Supreme Court justices have issued their decision in the case of Dobbs v. Jackson Women’s Health Organization, overturning Roe v. Wade. The high court has decided that a 2018 Mississippi state law banning abortion after 15 weeks of pregnancy is constitutional.
The ruling now allows states to ban abortions. The ruling is expected to lead to bans in about half of the states in the country, The Associated Press reported.
You can read the complete opinion below or on Scribd.
As expected, Justice Samuel Alito wrote the majority opinion. With Justices Clarence Thomas, Brett Kavanaugh and Chief Justice John Roberts writing concurring opinions, starting on page 117 in the embedded document above. Justice Amy Coney Barrett agreed with the decision, according to the decision, as indicated on page 8 of the embedded document above. Justices Stephen Breyer, Sonia Sotomayor and Elena Kagan wrote the dissenting opinion, starting on page 148 in the embedded document above.
Issued in 1973, the Supreme Court’s opinion in Roe v. Wade overturned a Texas state law that banned most abortions under the premise that such bans were unconstitutional.
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The ruling will revert decisions on whether to legalize abortions back to the states. In 13 states, so-called “trigger laws” have been passed, which will automatically make abortion illegal with the overturning of Roe v. Wade: Arkansas, Idaho, Kentucky, Louisiana, Mississippi, Missouri, North Dakota, Oklahoma, South Dakota, Tennessee, Texas, Utah and Wyoming.
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The ruling comes weeks after a draft of the Supreme Court’s opinion was leaked and published by Politico. The draft opinion prompted protests and led to at least one threat to one of the court’s justices.
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The court voted in February to overturn Roe v. Wade on the basis that the case had been wrongly decided in 1973, pointing to the fact that abortion rights are not specifically mentioned in the U.S. Constitution, according to the draft opinion. The decision came in response to a lawsuit filed by a Mississippi doctor seeking to overturn a 2018 law that prohibits most abortions after 15 weeks.
The AP reported on Friday that a majority of Americans had supported preserving Roe v. Wade. Polls conducted by the AP and NORC Center for Public Affairs Research, along with other polling, have found that about 1 in 10 Americans want abortions to be illegal in all cases. A majority of those polled are in favor of abortion being legal in all or most circumstances, but some do support restrictions in some cases, especially later in pregnancy, the AP reported.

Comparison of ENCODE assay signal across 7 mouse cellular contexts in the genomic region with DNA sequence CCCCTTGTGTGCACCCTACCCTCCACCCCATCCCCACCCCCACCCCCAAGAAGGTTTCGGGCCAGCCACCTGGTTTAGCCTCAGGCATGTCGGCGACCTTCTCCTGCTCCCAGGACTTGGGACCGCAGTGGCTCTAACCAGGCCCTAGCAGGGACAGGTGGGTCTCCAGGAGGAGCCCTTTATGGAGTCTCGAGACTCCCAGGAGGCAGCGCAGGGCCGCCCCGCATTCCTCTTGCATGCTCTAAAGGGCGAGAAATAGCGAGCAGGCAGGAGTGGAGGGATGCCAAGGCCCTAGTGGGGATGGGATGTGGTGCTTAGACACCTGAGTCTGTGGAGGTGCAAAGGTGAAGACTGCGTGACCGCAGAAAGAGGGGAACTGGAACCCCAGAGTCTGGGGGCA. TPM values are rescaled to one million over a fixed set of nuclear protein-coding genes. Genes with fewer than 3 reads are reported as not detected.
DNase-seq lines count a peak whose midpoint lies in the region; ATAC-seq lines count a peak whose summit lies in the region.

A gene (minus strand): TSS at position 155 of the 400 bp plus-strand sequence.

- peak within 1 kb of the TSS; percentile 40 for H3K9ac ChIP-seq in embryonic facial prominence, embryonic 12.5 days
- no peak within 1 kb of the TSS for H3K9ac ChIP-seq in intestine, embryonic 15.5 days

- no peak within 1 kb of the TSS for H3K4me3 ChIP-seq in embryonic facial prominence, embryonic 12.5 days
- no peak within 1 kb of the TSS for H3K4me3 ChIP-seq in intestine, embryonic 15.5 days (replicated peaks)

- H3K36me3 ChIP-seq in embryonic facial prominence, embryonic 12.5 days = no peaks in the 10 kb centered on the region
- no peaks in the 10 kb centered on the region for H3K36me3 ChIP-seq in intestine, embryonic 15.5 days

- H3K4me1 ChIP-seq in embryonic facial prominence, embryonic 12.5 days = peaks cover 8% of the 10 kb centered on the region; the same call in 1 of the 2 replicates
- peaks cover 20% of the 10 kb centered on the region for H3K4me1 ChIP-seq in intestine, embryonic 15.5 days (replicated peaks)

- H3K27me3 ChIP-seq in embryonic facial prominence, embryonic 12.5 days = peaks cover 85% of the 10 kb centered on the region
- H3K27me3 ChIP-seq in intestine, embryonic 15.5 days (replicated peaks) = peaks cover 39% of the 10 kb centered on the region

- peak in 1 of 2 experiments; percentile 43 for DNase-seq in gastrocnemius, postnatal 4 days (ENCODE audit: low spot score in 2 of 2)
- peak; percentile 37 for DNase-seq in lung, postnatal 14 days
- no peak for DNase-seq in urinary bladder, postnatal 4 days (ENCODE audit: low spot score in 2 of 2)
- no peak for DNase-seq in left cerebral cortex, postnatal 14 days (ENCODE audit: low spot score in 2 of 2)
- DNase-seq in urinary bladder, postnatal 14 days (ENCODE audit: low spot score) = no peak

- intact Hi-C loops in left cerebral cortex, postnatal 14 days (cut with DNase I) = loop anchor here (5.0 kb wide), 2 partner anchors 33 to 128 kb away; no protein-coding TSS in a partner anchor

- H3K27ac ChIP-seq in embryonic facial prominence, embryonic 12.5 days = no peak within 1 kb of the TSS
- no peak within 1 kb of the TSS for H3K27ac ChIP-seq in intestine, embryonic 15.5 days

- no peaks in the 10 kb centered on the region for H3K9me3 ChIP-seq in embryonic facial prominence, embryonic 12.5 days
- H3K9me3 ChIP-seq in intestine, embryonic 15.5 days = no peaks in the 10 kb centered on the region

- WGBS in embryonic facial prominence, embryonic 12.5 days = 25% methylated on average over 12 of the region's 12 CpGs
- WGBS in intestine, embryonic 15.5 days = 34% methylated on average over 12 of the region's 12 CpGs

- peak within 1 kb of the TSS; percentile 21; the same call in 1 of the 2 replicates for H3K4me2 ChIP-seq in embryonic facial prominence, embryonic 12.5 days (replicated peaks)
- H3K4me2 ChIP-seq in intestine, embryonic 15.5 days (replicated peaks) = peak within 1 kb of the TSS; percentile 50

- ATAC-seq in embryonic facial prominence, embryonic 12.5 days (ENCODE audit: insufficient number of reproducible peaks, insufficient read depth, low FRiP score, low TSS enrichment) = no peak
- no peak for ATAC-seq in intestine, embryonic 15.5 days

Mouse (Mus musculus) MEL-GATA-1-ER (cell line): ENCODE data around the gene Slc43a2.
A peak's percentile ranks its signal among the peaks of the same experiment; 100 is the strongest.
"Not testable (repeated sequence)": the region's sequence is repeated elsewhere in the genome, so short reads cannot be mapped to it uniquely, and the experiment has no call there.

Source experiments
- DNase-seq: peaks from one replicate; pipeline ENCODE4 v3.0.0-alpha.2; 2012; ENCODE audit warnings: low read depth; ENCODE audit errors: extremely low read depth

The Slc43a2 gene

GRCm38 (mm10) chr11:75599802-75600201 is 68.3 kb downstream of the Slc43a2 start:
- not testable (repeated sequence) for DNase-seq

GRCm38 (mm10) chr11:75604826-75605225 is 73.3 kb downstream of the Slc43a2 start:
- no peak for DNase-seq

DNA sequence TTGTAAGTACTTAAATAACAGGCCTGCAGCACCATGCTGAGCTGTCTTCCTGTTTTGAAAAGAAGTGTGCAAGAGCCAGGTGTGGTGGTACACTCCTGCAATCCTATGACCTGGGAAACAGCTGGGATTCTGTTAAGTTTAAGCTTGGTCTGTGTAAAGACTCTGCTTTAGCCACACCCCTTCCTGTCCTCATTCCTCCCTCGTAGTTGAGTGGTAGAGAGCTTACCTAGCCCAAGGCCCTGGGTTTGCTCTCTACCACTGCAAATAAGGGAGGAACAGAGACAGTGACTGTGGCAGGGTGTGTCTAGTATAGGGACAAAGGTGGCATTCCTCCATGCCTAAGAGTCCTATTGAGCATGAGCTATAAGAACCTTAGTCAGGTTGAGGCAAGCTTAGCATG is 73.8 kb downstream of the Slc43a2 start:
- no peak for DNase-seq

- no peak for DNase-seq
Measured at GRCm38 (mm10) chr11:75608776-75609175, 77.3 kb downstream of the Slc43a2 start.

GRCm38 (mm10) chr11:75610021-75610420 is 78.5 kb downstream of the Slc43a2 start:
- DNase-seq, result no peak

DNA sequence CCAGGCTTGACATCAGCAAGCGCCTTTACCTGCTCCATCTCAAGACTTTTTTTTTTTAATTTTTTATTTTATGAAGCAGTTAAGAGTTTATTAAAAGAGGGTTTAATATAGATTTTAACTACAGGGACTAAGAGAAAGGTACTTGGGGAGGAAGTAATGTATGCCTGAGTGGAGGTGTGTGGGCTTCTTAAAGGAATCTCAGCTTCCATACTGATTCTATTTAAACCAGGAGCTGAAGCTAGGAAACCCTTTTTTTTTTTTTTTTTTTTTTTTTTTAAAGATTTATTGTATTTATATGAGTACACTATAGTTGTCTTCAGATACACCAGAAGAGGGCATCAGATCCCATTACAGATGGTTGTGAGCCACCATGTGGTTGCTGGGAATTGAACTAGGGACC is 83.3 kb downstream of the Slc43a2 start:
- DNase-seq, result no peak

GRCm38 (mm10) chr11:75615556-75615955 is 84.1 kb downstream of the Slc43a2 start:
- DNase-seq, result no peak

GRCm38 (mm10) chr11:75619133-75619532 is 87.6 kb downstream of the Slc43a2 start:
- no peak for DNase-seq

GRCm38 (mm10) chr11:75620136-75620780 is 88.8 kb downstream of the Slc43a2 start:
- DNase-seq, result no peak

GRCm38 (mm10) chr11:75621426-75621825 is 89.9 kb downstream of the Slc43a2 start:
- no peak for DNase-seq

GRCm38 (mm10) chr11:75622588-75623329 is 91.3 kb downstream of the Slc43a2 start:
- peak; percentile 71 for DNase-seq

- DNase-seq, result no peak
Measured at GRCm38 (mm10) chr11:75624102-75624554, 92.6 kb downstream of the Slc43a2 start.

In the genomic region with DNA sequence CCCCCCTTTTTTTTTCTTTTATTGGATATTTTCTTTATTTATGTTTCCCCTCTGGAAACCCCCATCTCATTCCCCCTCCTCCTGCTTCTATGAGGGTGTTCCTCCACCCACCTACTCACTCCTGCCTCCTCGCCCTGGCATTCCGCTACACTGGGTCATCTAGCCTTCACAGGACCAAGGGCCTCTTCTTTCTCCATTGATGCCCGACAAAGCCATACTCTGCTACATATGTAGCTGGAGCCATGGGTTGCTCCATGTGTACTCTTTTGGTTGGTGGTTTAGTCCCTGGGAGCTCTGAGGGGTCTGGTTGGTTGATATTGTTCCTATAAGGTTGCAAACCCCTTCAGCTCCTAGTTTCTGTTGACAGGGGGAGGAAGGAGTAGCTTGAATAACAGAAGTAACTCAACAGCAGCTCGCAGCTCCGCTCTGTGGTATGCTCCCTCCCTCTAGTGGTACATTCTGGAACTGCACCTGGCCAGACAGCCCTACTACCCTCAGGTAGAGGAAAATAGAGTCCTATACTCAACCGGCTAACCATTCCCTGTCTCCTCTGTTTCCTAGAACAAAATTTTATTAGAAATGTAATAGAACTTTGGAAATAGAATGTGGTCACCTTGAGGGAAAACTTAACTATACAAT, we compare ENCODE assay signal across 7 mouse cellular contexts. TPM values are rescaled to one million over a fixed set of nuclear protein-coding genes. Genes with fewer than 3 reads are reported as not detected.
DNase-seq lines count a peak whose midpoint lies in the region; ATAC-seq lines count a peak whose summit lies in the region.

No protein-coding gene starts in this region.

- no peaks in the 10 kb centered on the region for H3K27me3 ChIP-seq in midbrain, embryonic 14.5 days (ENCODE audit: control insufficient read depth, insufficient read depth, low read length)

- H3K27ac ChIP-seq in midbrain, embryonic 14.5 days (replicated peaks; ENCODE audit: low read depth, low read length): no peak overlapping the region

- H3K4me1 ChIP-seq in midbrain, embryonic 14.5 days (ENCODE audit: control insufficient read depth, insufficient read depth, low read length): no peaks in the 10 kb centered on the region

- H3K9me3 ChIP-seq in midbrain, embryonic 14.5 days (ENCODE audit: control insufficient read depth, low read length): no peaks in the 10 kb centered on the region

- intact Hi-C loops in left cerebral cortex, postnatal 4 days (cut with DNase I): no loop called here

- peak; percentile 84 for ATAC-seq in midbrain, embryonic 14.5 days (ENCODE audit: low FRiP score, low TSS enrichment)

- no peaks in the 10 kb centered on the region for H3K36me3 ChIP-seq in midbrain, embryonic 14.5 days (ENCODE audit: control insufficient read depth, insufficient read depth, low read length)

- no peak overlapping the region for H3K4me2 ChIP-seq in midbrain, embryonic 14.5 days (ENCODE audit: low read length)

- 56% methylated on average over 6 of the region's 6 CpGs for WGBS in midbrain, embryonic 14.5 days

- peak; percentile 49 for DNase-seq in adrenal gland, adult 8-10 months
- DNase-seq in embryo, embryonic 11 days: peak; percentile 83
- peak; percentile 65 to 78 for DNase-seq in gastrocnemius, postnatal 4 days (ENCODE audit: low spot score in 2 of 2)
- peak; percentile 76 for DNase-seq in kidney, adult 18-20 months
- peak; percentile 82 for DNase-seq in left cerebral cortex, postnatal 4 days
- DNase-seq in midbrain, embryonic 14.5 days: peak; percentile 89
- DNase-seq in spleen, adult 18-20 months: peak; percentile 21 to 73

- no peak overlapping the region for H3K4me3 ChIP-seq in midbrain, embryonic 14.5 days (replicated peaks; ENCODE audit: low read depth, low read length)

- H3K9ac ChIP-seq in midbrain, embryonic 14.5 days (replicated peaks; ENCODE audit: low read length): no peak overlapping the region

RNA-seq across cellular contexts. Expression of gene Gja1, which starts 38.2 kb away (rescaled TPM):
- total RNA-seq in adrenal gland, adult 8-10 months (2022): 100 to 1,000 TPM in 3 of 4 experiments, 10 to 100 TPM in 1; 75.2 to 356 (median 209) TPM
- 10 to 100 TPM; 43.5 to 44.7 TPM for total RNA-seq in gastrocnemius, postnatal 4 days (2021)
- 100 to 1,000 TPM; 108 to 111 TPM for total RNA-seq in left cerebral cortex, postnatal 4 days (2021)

But Alito, writing in the opinion, said that previous cases — Roe v. Wade and Planned Parenthood v. Casey, in 1992, which reaffirmed the right to abortion — were wrong when they were decided and had to be overturned, the AP reported.
“We hold that Roe and Casey must be overruled. The Constitution makes no reference to abortion, and no such right is implicitly protected by any constitutional provision,” Alito wrote.
In the dissenting opinion, Breyer, Sotomayor and Kagan wrote: “With sorrow—for this Court, but more, for the many millions of American women who have today lost a fundamental constitutional protection—we dissent,” the AP reported.
After the decision was made public, President Joe Biden addressed the nation saying he vows to “do all in my power” to protect a woman’s rights, the AP reported. He also said that the decision could undermine contraception and gay marriage, calling it “an extreme and dangerous path.”
Former President Donald Trump, whose appointment of three conservative justices facilitated the overturning of Roe v. Wade, lauded the decision, saying, “This is following the Constitution, and giving rights back when they should have been given long ago ... This brings everything back to the states where it has always belonged,” Reuters reported.
House Speaker Nancy Pelosi, D-Calif. called the ruling outrageous and heart-wrenching” saying it fulfilled Republicans’ “goal of ripping away women’s right to make their own reproductive health decisions,” the AP reported.
Senate Majority Leader Mitch McConnell, R-Ky. called the court’s decision as “courageous and correct,” Reuters reported. “This is an historic victory for the Constitution and for the most vulnerable in our society.”
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